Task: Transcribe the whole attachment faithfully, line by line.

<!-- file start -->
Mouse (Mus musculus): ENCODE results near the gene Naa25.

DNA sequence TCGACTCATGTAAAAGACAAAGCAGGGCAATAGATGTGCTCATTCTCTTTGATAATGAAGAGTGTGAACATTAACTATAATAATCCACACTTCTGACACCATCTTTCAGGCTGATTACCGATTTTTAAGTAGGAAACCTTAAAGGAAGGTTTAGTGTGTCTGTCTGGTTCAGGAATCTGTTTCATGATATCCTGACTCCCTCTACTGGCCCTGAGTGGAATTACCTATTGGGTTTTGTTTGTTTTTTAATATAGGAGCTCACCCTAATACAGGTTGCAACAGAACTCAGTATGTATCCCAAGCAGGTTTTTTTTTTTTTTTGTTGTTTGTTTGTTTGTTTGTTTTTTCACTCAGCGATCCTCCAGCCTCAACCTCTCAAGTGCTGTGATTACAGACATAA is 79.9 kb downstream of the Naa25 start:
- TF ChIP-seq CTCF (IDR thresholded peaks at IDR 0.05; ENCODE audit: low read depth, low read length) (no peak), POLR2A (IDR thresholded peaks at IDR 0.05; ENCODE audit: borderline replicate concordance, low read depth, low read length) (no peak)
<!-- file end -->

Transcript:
Mouse (Mus musculus): ENCODE results near the gene Naa25.

DNA sequence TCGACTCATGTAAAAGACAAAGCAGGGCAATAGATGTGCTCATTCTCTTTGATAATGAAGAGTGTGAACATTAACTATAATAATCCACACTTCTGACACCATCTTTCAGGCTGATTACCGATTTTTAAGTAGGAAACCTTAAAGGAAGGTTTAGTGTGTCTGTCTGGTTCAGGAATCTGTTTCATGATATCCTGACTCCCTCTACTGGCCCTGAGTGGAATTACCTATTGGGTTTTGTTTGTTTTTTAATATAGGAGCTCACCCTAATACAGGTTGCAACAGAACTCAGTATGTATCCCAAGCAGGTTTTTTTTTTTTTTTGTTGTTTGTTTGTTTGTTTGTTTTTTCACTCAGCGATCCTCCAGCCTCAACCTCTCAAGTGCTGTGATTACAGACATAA is 79.9 kb downstream of the Naa25 start:
- TF ChIP-seq CTCF (IDR thresholded peaks at IDR 0.05; ENCODE audit: low read depth, low read length) (no peak), POLR2A (IDR thresholded peaks at IDR 0.05; ENCODE audit: borderline replicate concordance, low read depth, low read length) (no peak)